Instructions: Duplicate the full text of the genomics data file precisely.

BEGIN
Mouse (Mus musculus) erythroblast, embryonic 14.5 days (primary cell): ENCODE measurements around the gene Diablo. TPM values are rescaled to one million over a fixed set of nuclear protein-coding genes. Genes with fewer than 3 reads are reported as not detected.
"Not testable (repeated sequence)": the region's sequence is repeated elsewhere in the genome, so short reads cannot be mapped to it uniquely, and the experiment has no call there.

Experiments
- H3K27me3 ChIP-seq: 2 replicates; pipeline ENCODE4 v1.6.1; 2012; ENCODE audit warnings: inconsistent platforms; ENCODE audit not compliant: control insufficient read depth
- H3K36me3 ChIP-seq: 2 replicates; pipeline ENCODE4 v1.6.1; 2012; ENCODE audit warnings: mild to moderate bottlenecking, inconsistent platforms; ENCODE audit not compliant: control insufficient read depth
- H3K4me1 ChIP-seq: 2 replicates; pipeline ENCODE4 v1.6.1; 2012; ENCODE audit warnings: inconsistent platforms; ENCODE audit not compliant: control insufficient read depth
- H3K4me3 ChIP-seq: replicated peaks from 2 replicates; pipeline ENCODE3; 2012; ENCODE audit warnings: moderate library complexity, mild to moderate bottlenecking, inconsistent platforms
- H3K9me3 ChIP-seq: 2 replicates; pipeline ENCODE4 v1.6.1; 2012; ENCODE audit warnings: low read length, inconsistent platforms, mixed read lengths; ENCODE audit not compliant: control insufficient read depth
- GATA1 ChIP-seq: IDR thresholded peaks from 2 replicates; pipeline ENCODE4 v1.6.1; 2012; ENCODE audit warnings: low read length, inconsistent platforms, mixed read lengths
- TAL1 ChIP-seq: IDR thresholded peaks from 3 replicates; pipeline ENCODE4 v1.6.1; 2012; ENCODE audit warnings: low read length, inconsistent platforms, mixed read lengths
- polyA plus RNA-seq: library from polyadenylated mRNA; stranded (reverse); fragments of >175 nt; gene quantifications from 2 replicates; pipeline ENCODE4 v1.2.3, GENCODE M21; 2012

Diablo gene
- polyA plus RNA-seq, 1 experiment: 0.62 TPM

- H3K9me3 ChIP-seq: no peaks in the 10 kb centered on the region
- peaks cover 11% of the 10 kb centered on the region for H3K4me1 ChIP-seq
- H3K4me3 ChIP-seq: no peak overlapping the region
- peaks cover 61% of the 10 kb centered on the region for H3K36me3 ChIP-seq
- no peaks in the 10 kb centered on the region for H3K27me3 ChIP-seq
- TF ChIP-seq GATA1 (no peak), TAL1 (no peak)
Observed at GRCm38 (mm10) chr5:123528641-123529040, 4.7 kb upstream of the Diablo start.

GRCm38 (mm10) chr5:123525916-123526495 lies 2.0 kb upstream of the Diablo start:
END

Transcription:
Mouse (Mus musculus) erythroblast, embryonic 14.5 days (primary cell): ENCODE measurements around the gene Diablo. TPM values are rescaled to one million over a fixed set of nuclear protein-coding genes. Genes with fewer than 3 reads are reported as not detected.
"Not testable (repeated sequence)": the region's sequence is repeated elsewhere in the genome, so short reads cannot be mapped to it uniquely, and the experiment has no call there.

Experiments
- H3K27me3 ChIP-seq: 2 replicates; pipeline ENCODE4 v1.6.1; 2012; ENCODE audit warnings: inconsistent platforms; ENCODE audit not compliant: control insufficient read depth
- H3K36me3 ChIP-seq: 2 replicates; pipeline ENCODE4 v1.6.1; 2012; ENCODE audit warnings: mild to moderate bottlenecking, inconsistent platforms; ENCODE audit not compliant: control insufficient read depth
- H3K4me1 ChIP-seq: 2 replicates; pipeline ENCODE4 v1.6.1; 2012; ENCODE audit warnings: inconsistent platforms; ENCODE audit not compliant: control insufficient read depth
- H3K4me3 ChIP-seq: replicated peaks from 2 replicates; pipeline ENCODE3; 2012; ENCODE audit warnings: moderate library complexity, mild to moderate bottlenecking, inconsistent platforms
- H3K9me3 ChIP-seq: 2 replicates; pipeline ENCODE4 v1.6.1; 2012; ENCODE audit warnings: low read length, inconsistent platforms, mixed read lengths; ENCODE audit not compliant: control insufficient read depth
- GATA1 ChIP-seq: IDR thresholded peaks from 2 replicates; pipeline ENCODE4 v1.6.1; 2012; ENCODE audit warnings: low read length, inconsistent platforms, mixed read lengths
- TAL1 ChIP-seq: IDR thresholded peaks from 3 replicates; pipeline ENCODE4 v1.6.1; 2012; ENCODE audit warnings: low read length, inconsistent platforms, mixed read lengths
- polyA plus RNA-seq: library from polyadenylated mRNA; stranded (reverse); fragments of >175 nt; gene quantifications from 2 replicates; pipeline ENCODE4 v1.2.3, GENCODE M21; 2012

Diablo gene
- polyA plus RNA-seq, 1 experiment: 0.62 TPM

- H3K9me3 ChIP-seq: no peaks in the 10 kb centered on the region
- peaks cover 11% of the 10 kb centered on the region for H3K4me1 ChIP-seq
- H3K4me3 ChIP-seq: no peak overlapping the region
- peaks cover 61% of the 10 kb centered on the region for H3K36me3 ChIP-seq
- no peaks in the 10 kb centered on the region for H3K27me3 ChIP-seq
- TF ChIP-seq GATA1 (no peak), TAL1 (no peak)
Observed at GRCm38 (mm10) chr5:123528641-123529040, 4.7 kb upstream of the Diablo start.

GRCm38 (mm10) chr5:123525916-123526495 lies 2.0 kb upstream of the Diablo start: